Lemon Curd, Jam, and Marmalade

I have made a batch of my lemon curd to enjoy with the biscuits. Sometimes, I will use small dishes for the preserves but, if I have the small jars, I will often use them because I like the look of the tiny jars clustered together on a server plate!

Sweets Course

Fruitcake is often (but not always) found on tea tables. I am including both my light fruitcake  and dark fruitcake, cut into small pieces. Fruitcakes are rich and are best served in small pieces (and they go particularly well with a fine cup of tea). Two kinds of cookies – Gluten Free Earl Grey Cranberry-Orange Shortbread and Gluten Free Melting Moments are also included along with Frypan Cookie Balls.

Tea Time Sweets
Sweets on the Tea Table

Desserts Course

This is an optional course because, really, the sweets themselves are generally sufficient.  However, a nice touch is to add one special signature dessert.  With my fresh batch of lemon curd, a luscious lemon curd tartlet was an obvious choice.  I added some bright red raspberries for contrast along with a sprig of greenery.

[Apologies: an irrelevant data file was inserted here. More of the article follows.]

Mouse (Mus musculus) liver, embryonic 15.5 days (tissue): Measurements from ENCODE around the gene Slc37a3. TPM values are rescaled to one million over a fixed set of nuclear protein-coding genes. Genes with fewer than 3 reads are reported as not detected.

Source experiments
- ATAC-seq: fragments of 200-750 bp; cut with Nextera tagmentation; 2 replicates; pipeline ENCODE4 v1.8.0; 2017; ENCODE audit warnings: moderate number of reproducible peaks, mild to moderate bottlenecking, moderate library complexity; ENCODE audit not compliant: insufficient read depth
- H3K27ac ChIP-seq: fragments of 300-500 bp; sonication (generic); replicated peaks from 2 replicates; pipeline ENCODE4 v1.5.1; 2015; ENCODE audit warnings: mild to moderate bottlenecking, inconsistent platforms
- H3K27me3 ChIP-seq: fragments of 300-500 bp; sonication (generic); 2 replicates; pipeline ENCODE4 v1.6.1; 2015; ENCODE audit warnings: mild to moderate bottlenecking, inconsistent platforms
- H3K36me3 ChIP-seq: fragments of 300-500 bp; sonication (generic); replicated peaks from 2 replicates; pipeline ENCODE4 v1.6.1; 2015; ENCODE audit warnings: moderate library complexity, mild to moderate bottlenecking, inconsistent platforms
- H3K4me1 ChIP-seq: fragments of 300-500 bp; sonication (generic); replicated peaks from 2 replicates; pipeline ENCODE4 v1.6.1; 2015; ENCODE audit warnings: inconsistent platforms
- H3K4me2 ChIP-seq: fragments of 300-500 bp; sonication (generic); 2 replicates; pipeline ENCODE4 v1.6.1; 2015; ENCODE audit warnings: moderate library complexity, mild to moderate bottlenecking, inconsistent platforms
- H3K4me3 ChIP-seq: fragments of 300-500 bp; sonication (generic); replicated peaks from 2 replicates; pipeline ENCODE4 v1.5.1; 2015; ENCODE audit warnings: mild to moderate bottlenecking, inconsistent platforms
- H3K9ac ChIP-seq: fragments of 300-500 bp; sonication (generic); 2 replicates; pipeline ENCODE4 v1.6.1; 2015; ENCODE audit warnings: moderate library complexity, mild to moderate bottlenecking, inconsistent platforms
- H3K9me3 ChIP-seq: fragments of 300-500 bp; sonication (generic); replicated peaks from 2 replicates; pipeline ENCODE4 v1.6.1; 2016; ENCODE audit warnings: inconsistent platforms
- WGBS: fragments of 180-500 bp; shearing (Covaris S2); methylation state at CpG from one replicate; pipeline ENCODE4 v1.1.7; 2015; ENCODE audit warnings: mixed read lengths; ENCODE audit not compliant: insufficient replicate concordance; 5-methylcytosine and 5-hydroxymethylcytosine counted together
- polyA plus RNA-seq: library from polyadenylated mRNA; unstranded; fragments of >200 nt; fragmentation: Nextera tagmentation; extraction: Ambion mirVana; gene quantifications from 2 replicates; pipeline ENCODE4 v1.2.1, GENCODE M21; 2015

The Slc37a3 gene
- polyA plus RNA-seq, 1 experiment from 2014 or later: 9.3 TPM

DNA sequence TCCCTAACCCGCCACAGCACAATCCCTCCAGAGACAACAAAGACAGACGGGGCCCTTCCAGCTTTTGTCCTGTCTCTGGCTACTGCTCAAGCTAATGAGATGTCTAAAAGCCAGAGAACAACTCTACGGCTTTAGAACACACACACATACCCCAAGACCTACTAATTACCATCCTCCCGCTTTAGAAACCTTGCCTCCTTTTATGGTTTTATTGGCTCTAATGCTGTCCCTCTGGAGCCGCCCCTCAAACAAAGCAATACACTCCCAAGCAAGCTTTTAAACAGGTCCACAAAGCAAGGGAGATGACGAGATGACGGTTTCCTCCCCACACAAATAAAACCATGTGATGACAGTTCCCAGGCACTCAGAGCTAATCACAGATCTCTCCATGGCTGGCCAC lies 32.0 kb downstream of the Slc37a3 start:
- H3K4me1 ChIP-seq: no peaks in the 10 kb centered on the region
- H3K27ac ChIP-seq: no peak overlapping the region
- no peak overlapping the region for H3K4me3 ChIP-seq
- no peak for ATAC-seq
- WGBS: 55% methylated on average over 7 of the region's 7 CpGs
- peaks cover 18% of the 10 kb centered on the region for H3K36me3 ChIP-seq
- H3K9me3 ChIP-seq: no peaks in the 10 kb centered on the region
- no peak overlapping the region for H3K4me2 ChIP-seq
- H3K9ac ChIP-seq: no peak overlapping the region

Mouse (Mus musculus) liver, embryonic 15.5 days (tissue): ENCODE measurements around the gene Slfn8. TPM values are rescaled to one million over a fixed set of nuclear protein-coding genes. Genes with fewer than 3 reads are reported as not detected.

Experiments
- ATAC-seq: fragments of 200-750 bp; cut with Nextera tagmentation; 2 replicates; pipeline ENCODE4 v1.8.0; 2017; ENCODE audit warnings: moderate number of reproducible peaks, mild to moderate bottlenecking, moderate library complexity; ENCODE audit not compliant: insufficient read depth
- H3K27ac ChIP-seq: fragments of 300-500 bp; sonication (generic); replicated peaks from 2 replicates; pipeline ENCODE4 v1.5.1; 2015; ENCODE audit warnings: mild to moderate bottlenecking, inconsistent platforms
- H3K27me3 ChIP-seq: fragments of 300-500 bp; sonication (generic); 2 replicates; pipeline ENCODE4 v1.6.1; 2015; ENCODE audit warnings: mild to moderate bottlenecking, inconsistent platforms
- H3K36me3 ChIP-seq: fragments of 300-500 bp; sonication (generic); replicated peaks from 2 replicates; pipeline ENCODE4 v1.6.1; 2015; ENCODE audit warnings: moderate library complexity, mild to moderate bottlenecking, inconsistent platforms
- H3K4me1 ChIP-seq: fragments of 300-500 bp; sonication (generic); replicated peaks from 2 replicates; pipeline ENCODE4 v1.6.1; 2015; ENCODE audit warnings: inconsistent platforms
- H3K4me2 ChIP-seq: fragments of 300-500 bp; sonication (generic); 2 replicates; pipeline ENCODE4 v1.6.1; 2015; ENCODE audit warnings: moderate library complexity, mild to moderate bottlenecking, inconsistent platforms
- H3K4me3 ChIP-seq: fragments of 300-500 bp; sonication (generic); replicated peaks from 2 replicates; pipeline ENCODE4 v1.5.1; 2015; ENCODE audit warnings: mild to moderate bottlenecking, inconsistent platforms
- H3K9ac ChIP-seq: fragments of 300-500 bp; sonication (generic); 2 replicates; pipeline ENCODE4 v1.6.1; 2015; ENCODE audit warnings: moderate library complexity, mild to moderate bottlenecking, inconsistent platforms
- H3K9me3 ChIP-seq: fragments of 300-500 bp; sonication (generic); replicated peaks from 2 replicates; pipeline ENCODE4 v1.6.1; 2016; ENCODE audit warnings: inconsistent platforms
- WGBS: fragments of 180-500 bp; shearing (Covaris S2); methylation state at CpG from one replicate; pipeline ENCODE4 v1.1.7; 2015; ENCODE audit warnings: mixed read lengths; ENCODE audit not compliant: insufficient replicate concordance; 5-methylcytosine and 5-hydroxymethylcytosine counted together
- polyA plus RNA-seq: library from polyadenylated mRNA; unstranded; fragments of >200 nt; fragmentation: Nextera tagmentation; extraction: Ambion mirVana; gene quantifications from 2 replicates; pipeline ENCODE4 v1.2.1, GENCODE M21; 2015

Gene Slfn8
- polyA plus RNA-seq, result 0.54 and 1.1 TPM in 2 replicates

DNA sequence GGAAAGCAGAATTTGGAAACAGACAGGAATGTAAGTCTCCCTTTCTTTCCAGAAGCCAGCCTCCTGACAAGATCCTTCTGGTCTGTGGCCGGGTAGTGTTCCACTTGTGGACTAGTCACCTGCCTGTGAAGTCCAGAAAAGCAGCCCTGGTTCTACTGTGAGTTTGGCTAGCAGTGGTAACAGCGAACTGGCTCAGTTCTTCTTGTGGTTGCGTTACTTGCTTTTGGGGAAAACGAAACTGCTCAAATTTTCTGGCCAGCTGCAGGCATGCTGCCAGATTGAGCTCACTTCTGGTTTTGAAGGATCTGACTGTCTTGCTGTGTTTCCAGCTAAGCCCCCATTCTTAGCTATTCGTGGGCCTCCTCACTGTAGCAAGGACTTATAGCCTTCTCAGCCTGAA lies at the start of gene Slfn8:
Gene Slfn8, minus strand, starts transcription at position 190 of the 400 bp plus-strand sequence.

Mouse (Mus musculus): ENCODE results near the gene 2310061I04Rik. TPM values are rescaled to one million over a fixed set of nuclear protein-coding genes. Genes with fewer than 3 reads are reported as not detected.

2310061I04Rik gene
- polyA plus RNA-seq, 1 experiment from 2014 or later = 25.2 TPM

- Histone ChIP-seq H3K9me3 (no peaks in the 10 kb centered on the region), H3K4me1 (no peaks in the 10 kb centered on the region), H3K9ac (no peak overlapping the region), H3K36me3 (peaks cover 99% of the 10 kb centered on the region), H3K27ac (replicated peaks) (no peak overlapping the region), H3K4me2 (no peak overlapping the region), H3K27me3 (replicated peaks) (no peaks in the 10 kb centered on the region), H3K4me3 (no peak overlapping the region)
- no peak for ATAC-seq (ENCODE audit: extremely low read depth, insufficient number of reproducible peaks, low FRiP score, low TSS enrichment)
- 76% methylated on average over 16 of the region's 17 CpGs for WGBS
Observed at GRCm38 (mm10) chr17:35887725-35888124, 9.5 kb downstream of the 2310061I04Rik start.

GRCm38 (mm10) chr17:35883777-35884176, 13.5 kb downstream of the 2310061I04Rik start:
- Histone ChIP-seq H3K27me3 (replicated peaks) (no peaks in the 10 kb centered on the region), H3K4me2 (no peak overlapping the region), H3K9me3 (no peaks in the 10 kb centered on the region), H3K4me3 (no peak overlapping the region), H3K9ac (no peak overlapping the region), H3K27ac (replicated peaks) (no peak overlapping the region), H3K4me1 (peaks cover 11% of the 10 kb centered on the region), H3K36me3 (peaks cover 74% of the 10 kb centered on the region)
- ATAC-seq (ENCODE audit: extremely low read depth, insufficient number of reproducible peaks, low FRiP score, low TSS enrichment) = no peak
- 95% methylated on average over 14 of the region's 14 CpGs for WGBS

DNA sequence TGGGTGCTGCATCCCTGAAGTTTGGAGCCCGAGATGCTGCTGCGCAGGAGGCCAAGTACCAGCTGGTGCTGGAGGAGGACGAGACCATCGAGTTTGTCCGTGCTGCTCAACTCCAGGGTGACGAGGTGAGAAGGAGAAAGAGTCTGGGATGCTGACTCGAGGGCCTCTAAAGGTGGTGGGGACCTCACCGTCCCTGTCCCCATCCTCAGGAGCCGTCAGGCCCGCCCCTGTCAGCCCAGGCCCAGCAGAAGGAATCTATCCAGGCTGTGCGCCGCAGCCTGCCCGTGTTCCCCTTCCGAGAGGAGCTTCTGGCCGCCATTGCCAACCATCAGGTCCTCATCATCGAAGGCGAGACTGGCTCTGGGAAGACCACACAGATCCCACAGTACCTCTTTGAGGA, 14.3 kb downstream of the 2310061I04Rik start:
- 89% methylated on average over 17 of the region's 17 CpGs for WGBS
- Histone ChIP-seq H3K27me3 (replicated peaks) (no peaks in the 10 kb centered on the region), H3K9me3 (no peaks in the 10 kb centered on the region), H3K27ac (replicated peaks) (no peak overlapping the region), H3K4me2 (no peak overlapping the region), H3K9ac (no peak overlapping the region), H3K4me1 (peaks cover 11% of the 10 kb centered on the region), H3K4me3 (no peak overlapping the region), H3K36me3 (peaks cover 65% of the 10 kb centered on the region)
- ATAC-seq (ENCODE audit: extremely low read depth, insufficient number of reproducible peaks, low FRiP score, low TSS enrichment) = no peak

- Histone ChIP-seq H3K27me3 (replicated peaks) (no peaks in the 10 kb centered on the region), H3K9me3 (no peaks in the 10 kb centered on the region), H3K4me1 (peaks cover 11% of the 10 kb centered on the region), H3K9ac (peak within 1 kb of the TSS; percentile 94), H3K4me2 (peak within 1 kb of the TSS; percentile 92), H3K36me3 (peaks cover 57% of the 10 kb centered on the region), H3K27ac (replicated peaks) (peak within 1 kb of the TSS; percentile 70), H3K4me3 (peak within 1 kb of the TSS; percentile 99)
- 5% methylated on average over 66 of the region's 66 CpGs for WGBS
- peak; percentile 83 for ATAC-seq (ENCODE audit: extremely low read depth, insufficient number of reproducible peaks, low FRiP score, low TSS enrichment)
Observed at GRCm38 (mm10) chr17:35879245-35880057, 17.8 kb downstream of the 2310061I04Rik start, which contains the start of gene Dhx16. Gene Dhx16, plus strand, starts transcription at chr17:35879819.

Luscious Lemon Curd Tartlet
Luscious Lemon Curd Tartlet

Tea Selection

My tea selection is one of my personal all-time favorites – Fortnum & Mason’s “Afternoon Tea” blend which I brought home from my latest trip to London.  When in London, I always try to make time for a stop at Fortnum & Mason’s flagship store on Piccadilly to browse through their food halls and to pick up some of their tea. This tea from Ceylon is crisp and refreshing yet full bodied so it goes equally  well with a savoury tea as it does with a traditional afternoon tea.

Fortnum and Mason's "Afternoon Tea" Blend
Fortnum and Mason’s “Afternoon Tea” Blend

I thoroughly enjoy the opportunity to go out for afternoon tea but, unfortunately, where I live, there are no restaurants or hotels that offer this option. I think that’s why, when I’m in London, I allot time for 1-2 afternoon teas which are always a highlight of my visits. I often agonize over which ones to choose because there are so many wonderful options. I have written postings on three I particularly enjoyed and you can access those by clicking on the following links:  Afternoon Tea in London and “Scents of Summer” Afternoon Tea in London.